In the face of global democratic retreat since 2009, Europe continues to be dominated by democracy, according to the Varieties of Democracy Institute (V-dem) liberal democracy indices. However, the past decade has witnessed democratic backsliding in most European nations, with a few exceptions in the east, notably Armenia.
Armenia’s ascent can largely be attributed to the massive pro-democracy mobilisation witnessed in 2018 during its “Velvet Revolution.” This movement successfully ousted a corrupt government and ushered in a democratically elected administration. Other European countries have faced challenges. Poland has seen compromised judicial independence, Turkey has witnessed civil society oppression and mass mobilisation, while government censorship and media bias favouring ruling parties have been prevalent in Hungary and Serbia.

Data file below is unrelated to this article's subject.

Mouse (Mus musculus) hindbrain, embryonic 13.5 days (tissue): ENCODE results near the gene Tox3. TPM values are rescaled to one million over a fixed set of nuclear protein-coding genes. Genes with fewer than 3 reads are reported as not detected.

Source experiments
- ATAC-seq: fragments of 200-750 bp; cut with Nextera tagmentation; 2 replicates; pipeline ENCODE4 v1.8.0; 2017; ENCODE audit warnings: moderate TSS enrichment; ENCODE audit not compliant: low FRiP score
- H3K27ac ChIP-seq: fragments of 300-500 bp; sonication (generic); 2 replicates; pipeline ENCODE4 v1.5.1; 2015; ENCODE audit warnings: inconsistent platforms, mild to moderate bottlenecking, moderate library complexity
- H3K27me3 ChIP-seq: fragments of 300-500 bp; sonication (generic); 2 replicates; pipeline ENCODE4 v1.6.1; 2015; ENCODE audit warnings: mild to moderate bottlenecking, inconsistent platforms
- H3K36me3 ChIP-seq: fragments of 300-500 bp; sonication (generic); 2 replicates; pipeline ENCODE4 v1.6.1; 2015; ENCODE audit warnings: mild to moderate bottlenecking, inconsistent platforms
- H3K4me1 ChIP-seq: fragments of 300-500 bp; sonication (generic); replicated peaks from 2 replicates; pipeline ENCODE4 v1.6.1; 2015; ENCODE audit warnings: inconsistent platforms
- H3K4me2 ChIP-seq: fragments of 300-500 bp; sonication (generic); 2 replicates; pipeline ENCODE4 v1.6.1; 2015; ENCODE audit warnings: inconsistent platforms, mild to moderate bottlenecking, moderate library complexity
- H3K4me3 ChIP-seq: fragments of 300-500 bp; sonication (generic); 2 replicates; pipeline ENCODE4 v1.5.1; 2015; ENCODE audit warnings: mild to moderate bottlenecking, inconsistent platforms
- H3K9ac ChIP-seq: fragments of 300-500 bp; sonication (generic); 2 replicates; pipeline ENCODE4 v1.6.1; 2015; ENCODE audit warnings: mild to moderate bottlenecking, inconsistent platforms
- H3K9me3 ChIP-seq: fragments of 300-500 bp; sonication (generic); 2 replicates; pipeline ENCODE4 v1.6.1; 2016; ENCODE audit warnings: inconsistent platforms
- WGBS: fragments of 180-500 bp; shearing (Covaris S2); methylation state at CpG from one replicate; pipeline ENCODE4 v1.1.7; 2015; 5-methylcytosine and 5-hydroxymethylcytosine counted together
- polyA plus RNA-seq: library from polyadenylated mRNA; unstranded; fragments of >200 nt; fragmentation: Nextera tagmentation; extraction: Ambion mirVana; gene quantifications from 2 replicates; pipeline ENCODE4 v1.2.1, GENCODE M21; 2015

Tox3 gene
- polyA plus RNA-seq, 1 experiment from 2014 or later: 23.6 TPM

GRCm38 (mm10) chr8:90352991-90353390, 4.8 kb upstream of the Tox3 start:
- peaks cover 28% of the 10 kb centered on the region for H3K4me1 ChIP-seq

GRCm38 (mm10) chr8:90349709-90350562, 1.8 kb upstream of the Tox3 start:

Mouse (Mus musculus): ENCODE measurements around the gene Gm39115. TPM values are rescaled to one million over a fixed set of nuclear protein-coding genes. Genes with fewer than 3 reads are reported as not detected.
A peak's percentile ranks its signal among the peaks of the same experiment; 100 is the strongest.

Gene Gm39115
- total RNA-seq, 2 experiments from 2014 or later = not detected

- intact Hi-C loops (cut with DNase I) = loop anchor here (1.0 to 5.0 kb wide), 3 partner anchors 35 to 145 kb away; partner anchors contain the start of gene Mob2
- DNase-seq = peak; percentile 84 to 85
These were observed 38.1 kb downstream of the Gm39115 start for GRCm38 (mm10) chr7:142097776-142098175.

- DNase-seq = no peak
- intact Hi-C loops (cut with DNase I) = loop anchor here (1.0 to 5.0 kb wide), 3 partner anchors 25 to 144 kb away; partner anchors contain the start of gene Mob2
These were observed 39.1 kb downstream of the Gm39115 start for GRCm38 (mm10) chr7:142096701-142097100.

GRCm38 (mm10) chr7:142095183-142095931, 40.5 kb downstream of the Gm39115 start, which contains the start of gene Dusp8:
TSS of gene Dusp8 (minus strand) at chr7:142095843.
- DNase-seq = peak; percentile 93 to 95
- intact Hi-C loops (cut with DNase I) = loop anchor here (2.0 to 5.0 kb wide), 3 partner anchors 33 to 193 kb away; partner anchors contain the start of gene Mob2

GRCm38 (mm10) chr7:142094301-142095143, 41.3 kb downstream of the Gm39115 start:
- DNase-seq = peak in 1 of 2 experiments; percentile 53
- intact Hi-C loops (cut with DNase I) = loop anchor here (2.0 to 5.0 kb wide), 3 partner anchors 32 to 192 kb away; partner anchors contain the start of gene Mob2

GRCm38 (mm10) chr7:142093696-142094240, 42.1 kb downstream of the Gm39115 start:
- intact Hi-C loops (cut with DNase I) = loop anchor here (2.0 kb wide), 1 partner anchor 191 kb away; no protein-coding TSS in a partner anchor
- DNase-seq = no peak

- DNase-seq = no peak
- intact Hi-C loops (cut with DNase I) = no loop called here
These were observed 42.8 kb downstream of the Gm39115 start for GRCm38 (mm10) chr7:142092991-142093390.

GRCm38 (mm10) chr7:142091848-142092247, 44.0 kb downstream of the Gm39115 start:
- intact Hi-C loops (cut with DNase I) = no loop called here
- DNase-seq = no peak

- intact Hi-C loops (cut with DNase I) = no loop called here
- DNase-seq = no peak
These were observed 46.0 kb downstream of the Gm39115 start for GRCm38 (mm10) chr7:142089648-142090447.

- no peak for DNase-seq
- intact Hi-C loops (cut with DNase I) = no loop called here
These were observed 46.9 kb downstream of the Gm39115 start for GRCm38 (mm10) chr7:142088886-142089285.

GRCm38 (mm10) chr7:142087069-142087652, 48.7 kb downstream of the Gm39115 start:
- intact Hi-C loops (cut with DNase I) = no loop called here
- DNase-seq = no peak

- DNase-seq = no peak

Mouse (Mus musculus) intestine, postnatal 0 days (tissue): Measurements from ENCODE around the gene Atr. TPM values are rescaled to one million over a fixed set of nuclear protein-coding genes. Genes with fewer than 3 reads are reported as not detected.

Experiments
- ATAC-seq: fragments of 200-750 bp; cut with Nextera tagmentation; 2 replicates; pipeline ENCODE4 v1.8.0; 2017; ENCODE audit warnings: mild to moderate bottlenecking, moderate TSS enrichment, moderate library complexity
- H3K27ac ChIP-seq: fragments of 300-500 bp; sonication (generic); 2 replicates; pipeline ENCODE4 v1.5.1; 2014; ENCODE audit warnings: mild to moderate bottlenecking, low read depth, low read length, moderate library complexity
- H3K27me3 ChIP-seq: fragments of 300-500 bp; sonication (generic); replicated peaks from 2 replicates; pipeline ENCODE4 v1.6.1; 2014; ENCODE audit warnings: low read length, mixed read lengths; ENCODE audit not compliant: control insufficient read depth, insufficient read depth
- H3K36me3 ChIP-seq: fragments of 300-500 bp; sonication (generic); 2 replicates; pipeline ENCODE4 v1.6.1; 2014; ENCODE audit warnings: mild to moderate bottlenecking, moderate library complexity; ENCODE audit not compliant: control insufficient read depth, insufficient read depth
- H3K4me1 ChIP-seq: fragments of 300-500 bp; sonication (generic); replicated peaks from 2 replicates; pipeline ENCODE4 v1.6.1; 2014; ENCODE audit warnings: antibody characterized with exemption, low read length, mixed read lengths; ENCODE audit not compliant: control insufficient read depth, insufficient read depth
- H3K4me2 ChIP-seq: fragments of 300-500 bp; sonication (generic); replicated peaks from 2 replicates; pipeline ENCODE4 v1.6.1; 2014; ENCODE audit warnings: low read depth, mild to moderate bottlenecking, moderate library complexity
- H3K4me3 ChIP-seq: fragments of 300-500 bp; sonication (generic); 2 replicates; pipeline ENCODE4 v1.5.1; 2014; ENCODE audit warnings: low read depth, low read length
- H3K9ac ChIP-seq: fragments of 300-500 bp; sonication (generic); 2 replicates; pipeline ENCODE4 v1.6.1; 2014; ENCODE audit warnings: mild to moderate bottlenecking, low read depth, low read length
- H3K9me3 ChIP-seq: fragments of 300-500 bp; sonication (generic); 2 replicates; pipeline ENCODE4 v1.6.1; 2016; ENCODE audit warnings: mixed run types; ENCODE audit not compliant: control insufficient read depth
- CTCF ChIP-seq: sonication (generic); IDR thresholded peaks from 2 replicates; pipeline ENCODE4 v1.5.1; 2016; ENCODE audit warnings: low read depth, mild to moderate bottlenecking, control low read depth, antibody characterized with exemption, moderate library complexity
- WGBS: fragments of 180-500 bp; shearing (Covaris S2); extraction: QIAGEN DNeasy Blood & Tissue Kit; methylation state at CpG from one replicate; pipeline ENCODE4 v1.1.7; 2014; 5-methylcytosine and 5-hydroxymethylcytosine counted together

A recent report by the International Institute for Democracy and Electoral Assistance (IDEA) highlights the growing challenges to democracy in Europe. Stagnating democratic qualities, erosion of democratic processes, and infringement on fundamental rights have deteriorated some democracies to such an extent that they can hardly be classified as democracies any more.
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